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Ford’s Futuristic Gas-Turbine - “Big Red”


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Designed for the super highways of tomorrow, Ford's advanced experimental “Big Red” gas turbine truck represented a massive and deeply invested R&D effort by Ford Motor Company. And unknown to Americans, a major catalyst for the project was the potential for lucrative military gas turbine engine contracts unrelated to heavy trucks.

“Big Red” made its public debut at the 1964-65 New York World’s Fair powered by Ford’s 600 horsepower model 705 gas turbine engine.

After the fair, “Big Red” toured the United States and Canada with stops in Boston, Buffalo, Chicago, Denver, Dallas, Los Angeles, Newark, Philadelphia, Oklahoma City, Toronto and Washington DC.

Later, the truck made several cross-country test runs at costs comparable to diesel operation.

Specifications: Ford “Big Red” Gas-Turbine Tractor

Wheelbase: 119”

Length: 237”

Height: 156”

Width: 96”

Axle Track (Front): 82”

(Rear): 78”

Turning Radius: 21’

Ground Clearance: 7.75”

Top Speed (at full load) 70 mph

(at reduced load) 78 mph

Fuel Capacity: 280 gallons

Operating Range: 600 miles

GCW rating: 170,000 pounds (double-trailer combination)

 

 

 

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Edited by kscarbel
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Ford executive vice president Charles H. Patterson said “This truck is a concept vehicle from our product research office. It is a test-bed in which advanced engineering ideas are proved out in actual over-the-road operation”.

While Patterson emphasized the Ford gas turbine truck is not planned for production, he said “it represents the thinking of our research engineers as to the best type of truck to make efficient use of the super highways and turnpikes of the future. For the first time, a truck has been designed with performance characteristics approaching those of passenger cars. This truck has the potential for economically hauling greater payloads than anything on the turnpikes today, and moving them farther and faster than present-day trucks”.

Ford envisioned huge double-trailer combinations like the “Big Red” concept which would travel 24/7 for maximum operating economy, rarely leaving the interstates except for driver changes, switching trailers and refueling.

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Impressed with Ford’s 300 horsepower gas turbine prototype of 1961, the U.S. Defense Department had contracted with Ford to develop a 600 horsepower version. Within two years of being awarded the joint Army-Navy contract, Ford engineers designed and built the model 705 gas turbine.

Developed for use in many military applications (e.g. tanks, minesweepers, hydrofoils and power generation), the model 705 gas turbine was very compact in size, measuring 49” by 44” by 38” (L x W x H).

The unique feature behind the model 705 turbine was supercharging, employed in two compression stages, a feature never before attempted by any manufacturer in gas turbine engines under 5,000 horsepower. This allowed for a lightweight, compact engine that used less air while delivering excellent fuel economy.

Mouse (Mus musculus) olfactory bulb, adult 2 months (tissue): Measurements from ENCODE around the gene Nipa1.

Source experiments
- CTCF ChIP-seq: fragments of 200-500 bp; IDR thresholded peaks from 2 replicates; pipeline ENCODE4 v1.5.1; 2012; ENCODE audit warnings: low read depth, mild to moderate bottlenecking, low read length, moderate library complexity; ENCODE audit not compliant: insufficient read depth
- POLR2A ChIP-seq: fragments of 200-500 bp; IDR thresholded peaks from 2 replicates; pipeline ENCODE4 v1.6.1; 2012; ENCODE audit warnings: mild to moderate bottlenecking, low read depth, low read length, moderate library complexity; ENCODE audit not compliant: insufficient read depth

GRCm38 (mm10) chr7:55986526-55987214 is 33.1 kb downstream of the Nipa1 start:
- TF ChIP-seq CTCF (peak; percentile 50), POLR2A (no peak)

The two compression stage design was like having two engines in one. The truck could operate with only half the engine running. Then when required, the driver could activate the second stage to power refrigeration, cabin comfort items or other requirements. At the push of a reset button, the full 600 hp would be available, directed to wherever the drive system required it.

By 1964, at the same time Ford was courting the military’s turbine business, approximately half of the 41,000-mile Interstate Highway System was open for use. With it’s completion in sight, the U.S. Department of Commerce recommended the easing of length and load restrictions for commercial trucks. That decision motivated truck manufacturers to envision all-new truck designs for the 1970s and beyond.

Ford’s answer was the breathtaking “Big Red”, a towering “tractor-trailer of tomorrow” test-bed for the 705 engine. With cutting edge aerodynamic styling and a plush cab designed for extended cross-country travel, “Big Red” allowed Ford to simultaneously test the gas turbine designs it was developing for the U.S. military while evaluating advanced heavy truck technologies for the coming decade and beyond.

Ford engineers and designers were extremely serious about the “Big Red” concept, and viewed it as a fully operational working truck accurately reflecting the needs of the future.

Designed to pull two 40-foot trailers at 70 miles per hour, a 270-gallon fuel capacity gave the truck a 600 mile range.

“Big Red” was 13 feet tall and 8 feet wide. From the front bumper to the rear of the second trailer, the double-trailer combination measured 96 feet long.

Big Red’s maximum rated gross combination weight rating was 170,000 pounds, an impressive figure in 1964.

Though 13 feet tall, the aerodynamic shape of the cab and trailer resulted in 37 percent less wind resistance than conventional cab-over-engine tractor-trailer combinations of the period (An important factor given that 50 percent of the horsepower needed to move a tractor-trailer at highway speeds is required to overcome wind resistance).

To optimize cab and trailer aerodynamics, Big Red’s cab was designed to be the same height as the trailer. The cab front is convex, and the cab sides are smooth with no protrusions.

The rear of the cab was concave so that the trailer could be close-coupled to the truck. By minimizing the tractor-trailer gap, drag caused by crosswinds and turbulence was reduced for a more aerodynamic profile and greater fuel efficiency.